Fifty immaterial art works comprise must-see Invisible show at Hayward Gallery

By Mark Sheerin | 14 June 2012
Colour photo of a blurred woman walking past an empty white canvas
Bruno Jakob, Breath, floating in color as well as black and white (Venice) (2011)© Linda Nylind
Exhibition: Invisible, Hayward Gallery, London, until August 5 2012

In the spirit of a much-talked about show at The Hayward Gallery, this exhibition preview exists purely as a series of instructions to exist in the mind of the reader.

[Imagine a show in which pulls together some of the most immaterial work from some of the biggest names in conceptual art. Recall that in the late 1950s Yves Klein was the first to stage an exhibition devoid of any artwork. And expect fifty more works that took inspiration from this gesture.]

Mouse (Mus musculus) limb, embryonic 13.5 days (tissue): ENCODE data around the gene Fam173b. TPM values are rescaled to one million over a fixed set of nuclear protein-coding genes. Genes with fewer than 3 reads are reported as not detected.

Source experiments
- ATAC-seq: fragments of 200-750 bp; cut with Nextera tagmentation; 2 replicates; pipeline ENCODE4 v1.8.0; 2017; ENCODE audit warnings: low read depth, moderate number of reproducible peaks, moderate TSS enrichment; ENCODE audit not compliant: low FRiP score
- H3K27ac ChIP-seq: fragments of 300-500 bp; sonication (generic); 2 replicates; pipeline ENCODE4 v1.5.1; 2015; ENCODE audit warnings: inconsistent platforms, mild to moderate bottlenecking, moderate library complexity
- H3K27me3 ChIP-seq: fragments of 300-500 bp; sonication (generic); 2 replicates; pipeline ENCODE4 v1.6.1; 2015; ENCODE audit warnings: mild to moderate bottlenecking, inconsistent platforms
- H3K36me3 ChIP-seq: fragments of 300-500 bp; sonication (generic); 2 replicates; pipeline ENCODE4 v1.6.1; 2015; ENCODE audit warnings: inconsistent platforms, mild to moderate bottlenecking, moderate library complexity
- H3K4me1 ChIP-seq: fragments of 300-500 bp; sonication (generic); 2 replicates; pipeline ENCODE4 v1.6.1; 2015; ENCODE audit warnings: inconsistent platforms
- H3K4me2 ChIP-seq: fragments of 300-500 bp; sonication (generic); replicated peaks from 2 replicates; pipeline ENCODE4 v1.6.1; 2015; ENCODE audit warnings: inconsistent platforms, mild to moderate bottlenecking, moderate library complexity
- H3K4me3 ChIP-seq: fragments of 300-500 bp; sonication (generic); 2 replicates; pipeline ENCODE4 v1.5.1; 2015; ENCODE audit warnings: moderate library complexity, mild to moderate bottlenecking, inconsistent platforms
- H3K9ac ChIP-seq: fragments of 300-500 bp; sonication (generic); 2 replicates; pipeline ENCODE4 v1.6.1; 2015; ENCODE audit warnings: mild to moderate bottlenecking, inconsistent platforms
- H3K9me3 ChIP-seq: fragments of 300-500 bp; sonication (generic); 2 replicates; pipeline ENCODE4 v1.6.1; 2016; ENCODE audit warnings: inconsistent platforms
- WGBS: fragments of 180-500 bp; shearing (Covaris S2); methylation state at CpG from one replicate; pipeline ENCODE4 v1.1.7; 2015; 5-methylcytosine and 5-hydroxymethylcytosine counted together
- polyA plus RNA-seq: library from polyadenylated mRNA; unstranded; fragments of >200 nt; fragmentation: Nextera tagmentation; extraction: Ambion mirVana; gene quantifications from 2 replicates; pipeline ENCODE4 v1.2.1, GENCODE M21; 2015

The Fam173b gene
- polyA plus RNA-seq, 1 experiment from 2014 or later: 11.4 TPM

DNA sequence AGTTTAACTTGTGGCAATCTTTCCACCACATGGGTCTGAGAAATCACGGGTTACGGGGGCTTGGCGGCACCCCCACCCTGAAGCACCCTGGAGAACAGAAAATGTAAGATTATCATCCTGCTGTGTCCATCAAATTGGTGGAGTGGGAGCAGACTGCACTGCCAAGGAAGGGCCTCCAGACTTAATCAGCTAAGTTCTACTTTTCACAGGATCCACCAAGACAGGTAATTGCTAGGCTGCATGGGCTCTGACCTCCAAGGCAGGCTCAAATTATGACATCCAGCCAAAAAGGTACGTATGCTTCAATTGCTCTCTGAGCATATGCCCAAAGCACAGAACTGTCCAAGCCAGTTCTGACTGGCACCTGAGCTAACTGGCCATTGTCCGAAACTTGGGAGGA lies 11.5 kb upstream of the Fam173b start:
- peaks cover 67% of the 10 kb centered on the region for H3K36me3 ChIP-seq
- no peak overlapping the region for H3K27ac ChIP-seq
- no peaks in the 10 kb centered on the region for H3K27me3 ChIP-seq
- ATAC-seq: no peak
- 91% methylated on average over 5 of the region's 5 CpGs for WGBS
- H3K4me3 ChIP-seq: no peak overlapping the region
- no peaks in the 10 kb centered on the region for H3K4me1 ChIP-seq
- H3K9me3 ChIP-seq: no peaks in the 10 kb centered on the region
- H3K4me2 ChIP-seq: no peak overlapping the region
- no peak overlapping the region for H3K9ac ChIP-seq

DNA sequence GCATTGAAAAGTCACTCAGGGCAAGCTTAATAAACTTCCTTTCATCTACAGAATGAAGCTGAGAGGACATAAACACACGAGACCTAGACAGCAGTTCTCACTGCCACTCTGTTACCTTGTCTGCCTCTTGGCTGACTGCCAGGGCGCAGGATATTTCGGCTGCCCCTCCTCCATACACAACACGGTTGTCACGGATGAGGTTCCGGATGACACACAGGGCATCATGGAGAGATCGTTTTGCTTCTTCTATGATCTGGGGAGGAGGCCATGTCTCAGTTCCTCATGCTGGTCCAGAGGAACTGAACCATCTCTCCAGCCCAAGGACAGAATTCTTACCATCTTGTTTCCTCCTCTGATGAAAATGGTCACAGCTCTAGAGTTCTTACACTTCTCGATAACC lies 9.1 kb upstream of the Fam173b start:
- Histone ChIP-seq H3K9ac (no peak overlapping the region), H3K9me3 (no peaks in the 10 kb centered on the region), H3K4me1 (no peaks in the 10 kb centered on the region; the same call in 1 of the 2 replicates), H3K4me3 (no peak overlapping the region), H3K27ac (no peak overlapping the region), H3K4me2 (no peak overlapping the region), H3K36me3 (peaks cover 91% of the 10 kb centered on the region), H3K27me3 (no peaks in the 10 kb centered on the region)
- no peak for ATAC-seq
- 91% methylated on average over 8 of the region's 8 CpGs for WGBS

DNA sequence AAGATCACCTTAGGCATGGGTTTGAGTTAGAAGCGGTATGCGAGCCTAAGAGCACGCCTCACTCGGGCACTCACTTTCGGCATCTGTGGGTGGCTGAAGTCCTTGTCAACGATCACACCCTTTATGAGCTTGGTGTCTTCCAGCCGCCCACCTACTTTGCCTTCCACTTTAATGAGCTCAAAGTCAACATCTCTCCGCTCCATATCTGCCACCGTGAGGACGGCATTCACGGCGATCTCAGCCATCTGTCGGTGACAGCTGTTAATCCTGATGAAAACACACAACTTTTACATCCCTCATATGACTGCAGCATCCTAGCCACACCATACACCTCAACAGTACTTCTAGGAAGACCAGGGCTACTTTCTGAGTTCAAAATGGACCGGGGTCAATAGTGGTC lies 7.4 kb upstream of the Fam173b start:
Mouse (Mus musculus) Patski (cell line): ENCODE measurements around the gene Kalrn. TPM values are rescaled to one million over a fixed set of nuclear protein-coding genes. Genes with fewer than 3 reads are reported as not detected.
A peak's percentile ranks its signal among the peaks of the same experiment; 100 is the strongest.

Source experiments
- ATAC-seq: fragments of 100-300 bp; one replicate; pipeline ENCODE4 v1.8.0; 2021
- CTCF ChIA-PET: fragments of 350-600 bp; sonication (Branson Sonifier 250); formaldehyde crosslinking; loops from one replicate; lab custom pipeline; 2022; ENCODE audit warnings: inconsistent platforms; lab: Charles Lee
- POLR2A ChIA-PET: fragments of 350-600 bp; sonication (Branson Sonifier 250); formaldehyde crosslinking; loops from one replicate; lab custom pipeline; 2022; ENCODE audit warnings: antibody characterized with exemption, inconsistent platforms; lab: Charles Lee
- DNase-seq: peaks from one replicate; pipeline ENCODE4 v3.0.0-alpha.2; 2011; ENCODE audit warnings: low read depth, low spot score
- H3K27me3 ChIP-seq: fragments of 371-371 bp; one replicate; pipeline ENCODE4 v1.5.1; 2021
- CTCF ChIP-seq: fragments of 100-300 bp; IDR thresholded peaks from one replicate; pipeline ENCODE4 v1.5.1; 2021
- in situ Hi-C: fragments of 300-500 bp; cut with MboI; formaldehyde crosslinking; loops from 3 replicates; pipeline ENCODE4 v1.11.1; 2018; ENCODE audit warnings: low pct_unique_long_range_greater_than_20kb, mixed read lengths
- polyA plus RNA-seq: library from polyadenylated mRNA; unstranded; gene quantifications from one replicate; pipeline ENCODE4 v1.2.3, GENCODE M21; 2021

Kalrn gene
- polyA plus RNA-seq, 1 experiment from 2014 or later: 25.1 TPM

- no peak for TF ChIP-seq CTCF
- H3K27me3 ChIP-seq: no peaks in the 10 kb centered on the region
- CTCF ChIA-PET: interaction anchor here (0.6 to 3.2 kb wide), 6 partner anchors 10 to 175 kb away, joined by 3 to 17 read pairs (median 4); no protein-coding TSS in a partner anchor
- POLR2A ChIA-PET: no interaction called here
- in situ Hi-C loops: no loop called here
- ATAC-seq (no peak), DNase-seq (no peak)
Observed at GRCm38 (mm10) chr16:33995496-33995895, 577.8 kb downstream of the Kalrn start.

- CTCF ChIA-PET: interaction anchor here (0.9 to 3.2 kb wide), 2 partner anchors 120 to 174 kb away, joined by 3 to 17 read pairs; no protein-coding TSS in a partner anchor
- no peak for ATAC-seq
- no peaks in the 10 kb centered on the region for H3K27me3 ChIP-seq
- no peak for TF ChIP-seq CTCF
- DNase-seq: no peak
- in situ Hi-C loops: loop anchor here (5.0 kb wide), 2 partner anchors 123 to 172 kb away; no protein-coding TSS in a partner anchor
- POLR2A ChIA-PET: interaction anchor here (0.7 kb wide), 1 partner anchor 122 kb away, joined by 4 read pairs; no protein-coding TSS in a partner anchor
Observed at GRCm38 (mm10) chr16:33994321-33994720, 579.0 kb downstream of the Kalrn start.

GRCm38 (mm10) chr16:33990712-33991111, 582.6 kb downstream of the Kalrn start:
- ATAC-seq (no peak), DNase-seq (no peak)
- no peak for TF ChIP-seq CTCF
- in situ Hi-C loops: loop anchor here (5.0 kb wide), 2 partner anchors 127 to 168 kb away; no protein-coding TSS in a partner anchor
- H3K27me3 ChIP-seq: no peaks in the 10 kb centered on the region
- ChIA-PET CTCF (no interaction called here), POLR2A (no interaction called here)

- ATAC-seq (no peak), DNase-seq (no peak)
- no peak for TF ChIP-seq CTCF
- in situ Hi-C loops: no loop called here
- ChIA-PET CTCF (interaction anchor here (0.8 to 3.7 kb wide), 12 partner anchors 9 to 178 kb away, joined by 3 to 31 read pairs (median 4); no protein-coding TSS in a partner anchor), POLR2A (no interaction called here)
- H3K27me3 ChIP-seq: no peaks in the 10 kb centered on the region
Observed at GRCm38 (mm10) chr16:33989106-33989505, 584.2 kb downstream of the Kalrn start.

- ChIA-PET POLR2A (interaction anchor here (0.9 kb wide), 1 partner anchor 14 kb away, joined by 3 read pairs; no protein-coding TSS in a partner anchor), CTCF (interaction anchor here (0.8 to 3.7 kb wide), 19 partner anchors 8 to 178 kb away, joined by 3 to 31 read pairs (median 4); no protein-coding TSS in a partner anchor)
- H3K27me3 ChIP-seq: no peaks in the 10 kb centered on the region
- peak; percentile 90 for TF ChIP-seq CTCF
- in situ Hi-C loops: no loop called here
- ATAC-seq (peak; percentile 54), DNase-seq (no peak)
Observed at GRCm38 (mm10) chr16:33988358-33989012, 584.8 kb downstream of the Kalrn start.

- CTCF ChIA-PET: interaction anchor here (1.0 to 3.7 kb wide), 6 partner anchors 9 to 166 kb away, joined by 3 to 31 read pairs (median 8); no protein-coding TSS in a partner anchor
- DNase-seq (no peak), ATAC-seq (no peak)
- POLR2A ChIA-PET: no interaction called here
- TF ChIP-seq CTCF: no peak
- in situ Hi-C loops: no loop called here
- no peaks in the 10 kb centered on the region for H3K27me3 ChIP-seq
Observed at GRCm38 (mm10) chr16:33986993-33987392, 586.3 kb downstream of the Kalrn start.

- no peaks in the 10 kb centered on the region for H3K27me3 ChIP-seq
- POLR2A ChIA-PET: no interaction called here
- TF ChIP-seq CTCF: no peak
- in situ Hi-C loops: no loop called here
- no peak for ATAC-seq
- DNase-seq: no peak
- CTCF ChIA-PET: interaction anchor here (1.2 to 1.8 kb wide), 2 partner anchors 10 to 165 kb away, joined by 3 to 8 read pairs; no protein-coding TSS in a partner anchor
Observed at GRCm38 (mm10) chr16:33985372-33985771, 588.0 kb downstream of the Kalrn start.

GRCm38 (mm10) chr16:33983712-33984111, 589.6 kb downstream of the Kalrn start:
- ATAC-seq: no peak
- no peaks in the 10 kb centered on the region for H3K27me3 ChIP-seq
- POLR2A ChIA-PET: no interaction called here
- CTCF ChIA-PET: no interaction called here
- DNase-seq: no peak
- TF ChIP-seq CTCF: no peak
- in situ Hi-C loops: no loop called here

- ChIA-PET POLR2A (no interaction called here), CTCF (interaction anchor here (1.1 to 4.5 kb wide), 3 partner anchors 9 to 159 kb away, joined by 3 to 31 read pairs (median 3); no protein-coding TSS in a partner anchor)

[Learn that Andy Warhol once embodied an invisible work of art by stepping on and off a pedestal. Know that Tom Friedman once commissioned a practicing witch to curse an empty plinth. Prepare yourself for getting lost in an invisible labyrinth by Jeppe Hein.]

[Hear, but don’t see, this quote from curator Ralph Rugoff: “Invisible art challenges our assumptions about art by emphasising its interactive and communicative properties over its visual qualities.”]

[Finally, note a few names of other artists who will not quite appear at the current show and ignore any mental imagery which comes to mind: Yoko Ono, Art and Language, Maurizio Cattelan, Carsten Höller, Claes Oldenburg.]

[Perhaps nothing is invisible.]
  • Open 10am-6pm (8pm Thursday and Friday). Admission £5.50-£8, book online.

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